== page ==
This is my village
Belarus’ first children’s village opened in Borovlyany, near Minsk, in 1995. In August 2004, SOS Children’s Village International began operating in Maryina Gorka and the third village opened in Mogilev this summer. Similar facilities have also been set up in Kobrin and Minsk, with the foundations for future villages laid in Bobruisk and Minsk district.
This vital project is being promoted with state aid and that of foreign charities. Famous international SOS-Kinderdorf has injected around 2m euros into constructing a children’s village in Mogilev, with funds primarily raised in Germany. The Germans have been inspired into some extraordinary actions in pursuit of fundraising. For example, Wallbush, which manufactures men’s clothes, has won a place in the Guinness Book of Records for its Huge Shirt for Children event. It sewed a vest the size of a football field, which it then cut. Pieces were sold for 10 euros each — generating 500,000 euros for Mogilev’s village.
Children’s villages are arranged as contemporary, cosy settlements, with an administrative building, a park zone and playgrounds. Each two-storey cottage is equipped with household appliances and environmentally green furniture, accommodating a family: a mother-teacher and 5 to 10 children. Each operates like a true family, with its shared concerns and joys. Young village residents are educated on site and can visit creative workshops and sports clubs, as well as museums and theatres.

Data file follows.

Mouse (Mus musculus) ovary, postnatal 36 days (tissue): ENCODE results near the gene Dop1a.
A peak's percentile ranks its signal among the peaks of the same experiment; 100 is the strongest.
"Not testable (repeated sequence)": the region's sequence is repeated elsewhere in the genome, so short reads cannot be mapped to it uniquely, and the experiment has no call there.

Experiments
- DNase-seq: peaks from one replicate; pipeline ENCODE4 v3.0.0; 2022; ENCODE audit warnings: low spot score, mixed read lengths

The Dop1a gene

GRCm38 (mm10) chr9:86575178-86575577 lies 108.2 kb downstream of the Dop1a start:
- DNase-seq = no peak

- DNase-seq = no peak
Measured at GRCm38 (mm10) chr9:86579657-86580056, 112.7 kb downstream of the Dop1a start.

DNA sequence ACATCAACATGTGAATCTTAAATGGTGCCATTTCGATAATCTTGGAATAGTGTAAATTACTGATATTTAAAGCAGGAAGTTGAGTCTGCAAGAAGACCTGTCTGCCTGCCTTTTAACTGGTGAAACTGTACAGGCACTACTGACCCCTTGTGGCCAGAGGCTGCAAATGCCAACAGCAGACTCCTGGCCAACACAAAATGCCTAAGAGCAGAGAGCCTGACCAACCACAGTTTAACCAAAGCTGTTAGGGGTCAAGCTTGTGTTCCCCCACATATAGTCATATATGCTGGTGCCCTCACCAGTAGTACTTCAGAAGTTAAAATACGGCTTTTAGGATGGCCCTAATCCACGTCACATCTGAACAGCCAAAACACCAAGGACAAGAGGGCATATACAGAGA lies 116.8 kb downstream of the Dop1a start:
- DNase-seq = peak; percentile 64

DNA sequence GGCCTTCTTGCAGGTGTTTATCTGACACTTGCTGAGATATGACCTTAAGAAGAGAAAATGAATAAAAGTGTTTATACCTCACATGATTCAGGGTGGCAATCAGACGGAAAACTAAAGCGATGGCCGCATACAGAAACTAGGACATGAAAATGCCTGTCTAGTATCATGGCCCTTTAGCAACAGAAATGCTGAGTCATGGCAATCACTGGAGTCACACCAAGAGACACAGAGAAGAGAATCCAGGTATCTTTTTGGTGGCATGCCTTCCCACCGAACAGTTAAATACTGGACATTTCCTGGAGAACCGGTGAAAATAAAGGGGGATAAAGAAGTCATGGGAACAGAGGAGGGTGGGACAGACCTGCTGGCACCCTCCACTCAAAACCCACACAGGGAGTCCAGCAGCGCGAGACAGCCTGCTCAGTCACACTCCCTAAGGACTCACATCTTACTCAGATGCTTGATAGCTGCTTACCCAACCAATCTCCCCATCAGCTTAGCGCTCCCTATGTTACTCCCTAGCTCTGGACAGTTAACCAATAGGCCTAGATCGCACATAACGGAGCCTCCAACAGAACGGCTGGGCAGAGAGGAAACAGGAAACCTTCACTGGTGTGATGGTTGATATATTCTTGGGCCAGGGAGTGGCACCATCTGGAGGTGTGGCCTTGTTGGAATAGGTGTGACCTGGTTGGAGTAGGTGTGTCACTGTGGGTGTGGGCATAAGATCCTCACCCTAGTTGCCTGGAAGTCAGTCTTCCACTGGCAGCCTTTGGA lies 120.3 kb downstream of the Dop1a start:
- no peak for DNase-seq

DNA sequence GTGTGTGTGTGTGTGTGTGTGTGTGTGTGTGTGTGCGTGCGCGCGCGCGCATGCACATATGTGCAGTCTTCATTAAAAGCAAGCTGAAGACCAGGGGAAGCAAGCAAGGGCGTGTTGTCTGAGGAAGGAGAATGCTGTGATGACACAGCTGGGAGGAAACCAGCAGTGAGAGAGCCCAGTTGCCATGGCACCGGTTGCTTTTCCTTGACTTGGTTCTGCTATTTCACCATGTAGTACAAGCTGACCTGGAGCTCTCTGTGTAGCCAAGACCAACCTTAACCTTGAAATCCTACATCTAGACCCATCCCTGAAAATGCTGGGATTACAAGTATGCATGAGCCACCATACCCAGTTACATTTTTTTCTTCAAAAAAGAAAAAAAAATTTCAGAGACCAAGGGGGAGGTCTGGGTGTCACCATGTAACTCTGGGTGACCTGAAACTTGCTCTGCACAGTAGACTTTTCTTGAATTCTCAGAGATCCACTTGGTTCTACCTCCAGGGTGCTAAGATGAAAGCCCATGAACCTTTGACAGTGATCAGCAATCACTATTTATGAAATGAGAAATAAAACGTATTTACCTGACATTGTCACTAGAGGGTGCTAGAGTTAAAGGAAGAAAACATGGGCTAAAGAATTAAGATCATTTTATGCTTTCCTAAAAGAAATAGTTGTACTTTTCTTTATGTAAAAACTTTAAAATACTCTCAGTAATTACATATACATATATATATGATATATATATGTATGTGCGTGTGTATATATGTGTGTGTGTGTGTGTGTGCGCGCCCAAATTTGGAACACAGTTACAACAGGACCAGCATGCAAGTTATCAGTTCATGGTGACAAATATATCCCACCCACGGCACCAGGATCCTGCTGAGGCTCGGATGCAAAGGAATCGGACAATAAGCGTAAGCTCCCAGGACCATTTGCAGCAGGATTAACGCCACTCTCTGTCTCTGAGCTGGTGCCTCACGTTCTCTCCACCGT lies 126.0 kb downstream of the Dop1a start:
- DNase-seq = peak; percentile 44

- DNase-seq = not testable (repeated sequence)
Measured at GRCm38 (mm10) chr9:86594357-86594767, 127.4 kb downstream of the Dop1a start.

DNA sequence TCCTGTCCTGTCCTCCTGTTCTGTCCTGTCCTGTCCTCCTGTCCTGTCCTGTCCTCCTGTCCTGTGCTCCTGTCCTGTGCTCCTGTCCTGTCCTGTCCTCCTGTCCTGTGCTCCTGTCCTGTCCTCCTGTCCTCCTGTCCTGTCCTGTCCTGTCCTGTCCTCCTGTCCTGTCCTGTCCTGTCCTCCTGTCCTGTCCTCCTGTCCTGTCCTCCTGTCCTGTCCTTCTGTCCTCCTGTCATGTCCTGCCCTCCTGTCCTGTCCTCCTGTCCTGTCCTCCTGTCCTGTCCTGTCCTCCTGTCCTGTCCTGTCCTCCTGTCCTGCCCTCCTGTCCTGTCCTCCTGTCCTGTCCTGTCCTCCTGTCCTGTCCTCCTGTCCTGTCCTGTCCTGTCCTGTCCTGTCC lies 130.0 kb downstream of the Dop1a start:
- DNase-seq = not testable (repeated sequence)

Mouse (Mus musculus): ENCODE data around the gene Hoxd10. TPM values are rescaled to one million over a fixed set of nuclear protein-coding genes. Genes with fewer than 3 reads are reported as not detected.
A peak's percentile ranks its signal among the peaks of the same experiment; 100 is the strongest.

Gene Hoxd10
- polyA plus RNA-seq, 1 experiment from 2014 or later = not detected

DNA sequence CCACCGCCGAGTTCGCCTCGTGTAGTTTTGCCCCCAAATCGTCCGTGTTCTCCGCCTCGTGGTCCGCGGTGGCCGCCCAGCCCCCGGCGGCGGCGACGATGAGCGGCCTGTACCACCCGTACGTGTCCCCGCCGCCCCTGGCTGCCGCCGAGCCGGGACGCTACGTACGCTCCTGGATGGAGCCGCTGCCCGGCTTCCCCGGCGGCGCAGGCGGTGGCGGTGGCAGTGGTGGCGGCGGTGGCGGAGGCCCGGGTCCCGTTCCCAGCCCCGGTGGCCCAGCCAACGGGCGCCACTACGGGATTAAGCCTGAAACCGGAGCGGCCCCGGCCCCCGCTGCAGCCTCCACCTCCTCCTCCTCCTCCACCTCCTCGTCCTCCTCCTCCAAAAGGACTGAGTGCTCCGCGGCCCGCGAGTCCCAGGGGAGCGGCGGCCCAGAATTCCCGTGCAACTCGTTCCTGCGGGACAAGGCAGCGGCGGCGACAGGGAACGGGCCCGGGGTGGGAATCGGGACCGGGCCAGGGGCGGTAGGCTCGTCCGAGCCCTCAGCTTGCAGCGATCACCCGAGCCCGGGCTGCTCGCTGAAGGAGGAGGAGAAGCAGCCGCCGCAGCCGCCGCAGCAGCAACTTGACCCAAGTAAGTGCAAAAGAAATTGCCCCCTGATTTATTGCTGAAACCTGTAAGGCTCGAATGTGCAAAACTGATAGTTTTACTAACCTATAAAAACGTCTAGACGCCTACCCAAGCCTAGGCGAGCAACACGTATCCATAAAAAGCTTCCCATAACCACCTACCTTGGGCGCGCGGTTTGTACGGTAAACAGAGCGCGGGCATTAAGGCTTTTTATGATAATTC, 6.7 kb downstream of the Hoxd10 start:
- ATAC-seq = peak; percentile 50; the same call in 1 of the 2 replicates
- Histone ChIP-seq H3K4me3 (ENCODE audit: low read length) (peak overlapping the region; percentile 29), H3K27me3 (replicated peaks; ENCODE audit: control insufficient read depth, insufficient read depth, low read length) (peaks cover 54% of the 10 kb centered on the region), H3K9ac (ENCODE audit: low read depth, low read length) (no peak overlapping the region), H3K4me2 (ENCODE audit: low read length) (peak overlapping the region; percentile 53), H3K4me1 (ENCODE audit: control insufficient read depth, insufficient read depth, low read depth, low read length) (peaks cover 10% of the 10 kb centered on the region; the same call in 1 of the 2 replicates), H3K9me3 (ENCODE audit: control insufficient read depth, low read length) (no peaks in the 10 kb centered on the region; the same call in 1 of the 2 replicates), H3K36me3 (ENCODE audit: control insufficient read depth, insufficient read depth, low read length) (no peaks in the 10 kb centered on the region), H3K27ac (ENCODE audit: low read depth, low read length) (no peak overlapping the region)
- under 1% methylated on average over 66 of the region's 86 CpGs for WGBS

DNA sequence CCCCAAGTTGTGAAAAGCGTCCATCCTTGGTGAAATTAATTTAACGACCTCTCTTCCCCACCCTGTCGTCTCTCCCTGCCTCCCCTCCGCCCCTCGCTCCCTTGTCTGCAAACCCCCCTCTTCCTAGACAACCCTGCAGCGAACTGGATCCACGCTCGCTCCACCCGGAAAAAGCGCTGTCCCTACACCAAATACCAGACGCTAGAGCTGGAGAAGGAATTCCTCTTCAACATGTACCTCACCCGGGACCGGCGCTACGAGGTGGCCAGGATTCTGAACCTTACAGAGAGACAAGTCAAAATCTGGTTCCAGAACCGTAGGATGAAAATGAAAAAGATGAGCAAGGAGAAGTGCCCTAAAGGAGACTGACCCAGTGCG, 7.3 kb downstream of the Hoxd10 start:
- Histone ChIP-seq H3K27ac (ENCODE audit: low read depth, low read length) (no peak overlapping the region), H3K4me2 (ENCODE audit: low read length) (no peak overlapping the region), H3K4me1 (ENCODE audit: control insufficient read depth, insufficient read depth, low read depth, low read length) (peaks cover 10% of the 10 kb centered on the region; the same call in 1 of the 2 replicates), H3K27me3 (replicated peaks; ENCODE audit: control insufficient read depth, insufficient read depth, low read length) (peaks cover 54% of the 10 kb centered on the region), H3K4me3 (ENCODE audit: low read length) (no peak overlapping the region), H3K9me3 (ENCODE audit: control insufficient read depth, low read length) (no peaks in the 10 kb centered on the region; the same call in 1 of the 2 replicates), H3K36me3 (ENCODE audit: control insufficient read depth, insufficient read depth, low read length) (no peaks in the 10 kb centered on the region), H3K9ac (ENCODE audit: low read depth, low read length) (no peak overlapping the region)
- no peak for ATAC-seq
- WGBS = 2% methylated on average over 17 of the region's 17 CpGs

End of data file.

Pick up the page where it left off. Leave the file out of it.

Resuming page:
Home and family
Family-type children’s homes are also a successful form of placement in Belarus. Annually, two such homes, adopting 5-10 children, come into operation in the capital and in each regional centre. There are now around 140, with the last opening in Gomel. The latter boasts an unusual story, since, at the end of the last academic year, Gomel’s city authorities were obliged to close their comprehensive boarding school for orphans and children left without parental care. It was once the largest in the region, designed to accommodate almost 400. By the time of its closing, just over 60 children remained, with most finishing this year. However, by September, the fate of around 20 children still needed to be determined.